By THÉRÈSE MARGOLIS
The shock is gone now. The horror still remains.
Those terrible images of the hijacked United Airlines Flight 175 colliding into the South Tower of the World Trade Center with the North Tower already ablaze from the crash of American Airlines Flight 11 are forever engraved in our collective memories as a specter of absolute unmitigated malevolence.
Those images cut deep into our souls, leaving indelible scars and robbing us of the illusion of our complacent sense of security.
A full 17 years ago today, people around the globe were glued to their television sets, witnessing in real time what constitutes one of the most heinous acts of terrorism in the annuls of modern history, and the memories of that vile barbarity are no less vivid now, as we reflect on the legacy of that gruesome act.
Evil won that day, but only for a brief moment.
Only until a team of dedicated New York firemen, police officers and countless other volunteers, risking their own safety to rescue others, proved that good could overcome evil.
Only until the heroic passengers of United Airlines Flight 93 rose up in altruistic determination to resist their hijackers and sacrifice their own lives for the greater good, aborting a fourth attack.
But evil did not see that it was eclipsed by the nobler spirit of selfless humanity.
Evil believed it had won outright.
And taking up its newly honed tool of grandiose massacre, it set about the business of replicating “spectacular terror” with similar acts of abhorrent bloodshed in the form of the 2004 Madrid train bombing, the 2005 London Underground attacks and numerous other depraved assaults on innocent civilians, year after year after year.
Atrocity after atrocity, evil continues to wage its horrific war of terror against society, hiding behind lurid banners of political ideologies and fanatical religious obsessions.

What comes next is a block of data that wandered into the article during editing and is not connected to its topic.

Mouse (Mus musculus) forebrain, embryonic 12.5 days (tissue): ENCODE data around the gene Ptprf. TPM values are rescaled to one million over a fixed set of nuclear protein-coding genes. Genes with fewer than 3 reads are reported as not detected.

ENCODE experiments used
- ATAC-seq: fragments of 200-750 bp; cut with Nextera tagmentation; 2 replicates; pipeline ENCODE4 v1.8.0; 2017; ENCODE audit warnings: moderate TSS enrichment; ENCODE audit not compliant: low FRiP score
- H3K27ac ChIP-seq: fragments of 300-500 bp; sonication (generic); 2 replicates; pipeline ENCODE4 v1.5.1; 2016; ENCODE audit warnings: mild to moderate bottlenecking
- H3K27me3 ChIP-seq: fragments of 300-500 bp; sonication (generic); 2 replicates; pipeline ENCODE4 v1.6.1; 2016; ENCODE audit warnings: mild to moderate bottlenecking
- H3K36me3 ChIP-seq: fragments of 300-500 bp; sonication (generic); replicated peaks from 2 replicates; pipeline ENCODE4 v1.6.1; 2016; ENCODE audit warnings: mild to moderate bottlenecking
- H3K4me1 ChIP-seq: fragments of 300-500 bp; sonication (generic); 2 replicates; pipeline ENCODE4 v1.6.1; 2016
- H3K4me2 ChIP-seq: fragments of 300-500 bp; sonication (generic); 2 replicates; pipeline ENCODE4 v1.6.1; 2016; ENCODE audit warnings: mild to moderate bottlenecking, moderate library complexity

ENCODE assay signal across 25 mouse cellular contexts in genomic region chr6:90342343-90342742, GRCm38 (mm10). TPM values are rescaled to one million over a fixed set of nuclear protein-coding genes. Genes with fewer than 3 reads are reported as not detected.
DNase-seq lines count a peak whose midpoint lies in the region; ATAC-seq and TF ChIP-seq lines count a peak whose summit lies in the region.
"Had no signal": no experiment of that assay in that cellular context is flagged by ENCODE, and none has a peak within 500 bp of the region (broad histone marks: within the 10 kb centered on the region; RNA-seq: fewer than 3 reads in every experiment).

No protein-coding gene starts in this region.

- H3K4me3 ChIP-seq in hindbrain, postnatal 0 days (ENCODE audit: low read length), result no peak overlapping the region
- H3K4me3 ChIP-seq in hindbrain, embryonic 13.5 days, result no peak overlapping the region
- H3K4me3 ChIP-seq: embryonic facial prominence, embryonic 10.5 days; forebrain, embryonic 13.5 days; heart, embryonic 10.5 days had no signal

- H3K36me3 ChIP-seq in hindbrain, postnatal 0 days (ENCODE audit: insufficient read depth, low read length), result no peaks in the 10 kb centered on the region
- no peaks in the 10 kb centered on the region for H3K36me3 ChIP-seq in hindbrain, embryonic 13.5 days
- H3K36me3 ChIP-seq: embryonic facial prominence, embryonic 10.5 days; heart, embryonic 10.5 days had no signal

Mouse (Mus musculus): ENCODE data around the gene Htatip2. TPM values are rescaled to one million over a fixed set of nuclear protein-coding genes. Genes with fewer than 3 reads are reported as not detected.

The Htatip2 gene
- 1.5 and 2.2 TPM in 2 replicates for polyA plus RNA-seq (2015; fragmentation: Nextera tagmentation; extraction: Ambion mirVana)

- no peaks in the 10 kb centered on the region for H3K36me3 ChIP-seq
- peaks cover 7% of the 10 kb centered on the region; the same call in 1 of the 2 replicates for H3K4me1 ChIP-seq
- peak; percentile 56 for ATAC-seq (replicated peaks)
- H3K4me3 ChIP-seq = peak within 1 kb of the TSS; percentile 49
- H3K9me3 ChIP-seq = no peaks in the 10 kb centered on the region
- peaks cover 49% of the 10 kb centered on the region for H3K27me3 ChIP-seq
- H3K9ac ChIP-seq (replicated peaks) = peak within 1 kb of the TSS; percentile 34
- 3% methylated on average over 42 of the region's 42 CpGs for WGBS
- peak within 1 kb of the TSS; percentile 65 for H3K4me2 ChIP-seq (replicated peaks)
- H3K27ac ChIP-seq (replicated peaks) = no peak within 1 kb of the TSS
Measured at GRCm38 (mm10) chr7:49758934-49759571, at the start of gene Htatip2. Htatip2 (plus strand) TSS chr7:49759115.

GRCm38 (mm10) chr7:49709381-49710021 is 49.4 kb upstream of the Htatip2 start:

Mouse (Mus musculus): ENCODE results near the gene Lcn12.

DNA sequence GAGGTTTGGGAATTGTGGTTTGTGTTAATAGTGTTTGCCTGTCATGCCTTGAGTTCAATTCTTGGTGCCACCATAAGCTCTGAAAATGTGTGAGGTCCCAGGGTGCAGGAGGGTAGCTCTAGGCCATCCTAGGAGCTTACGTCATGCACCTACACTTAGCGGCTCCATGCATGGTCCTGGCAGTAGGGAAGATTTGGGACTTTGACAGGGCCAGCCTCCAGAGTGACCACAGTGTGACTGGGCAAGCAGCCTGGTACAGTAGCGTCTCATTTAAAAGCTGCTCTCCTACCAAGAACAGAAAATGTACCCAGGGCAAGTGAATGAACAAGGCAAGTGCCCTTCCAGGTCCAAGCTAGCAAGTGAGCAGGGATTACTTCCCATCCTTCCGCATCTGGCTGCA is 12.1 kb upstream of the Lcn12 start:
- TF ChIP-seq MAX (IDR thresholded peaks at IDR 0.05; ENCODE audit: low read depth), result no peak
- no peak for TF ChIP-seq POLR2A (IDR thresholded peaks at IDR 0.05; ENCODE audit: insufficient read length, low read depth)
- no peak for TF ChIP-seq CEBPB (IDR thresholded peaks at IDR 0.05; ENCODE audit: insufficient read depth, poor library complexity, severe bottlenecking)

The proposed objectives of that war are ambiguous, but the outcome is certain, the senseless slaughter of blameless lives.
Terror was not born on Sept. 11, but on that day it took on a global face of malice that has only helped to congeal the civilized world’s conviction to resist the evil that threatens to unhinge the very foundations of human development.
Evil did not win that day.
It spurred two costly and futile wars in the Middle East and rent away part of the fragile fabric of international trust and goodwill that was fostering a global environment of democratic values and social equality for all, particularly in the Middle East.
It claimed the lives of 3,017 innocent victims.
But evil did not win that day.
The human spirit is far too compassionate and has too much moral clarity to give in to the diablerie of hatred spun by radical Islamic fascism, this century’s heritor of totalitarian ideology.
The 19 ruthless assassins who commandeered the four U.S. airliners and crashed them into the World Trade Center, the Pentagon and a field in Pennsylvania could not tarnish the fundamental principles of a durable democratic creed and simple human decency.
Evil did not win that day.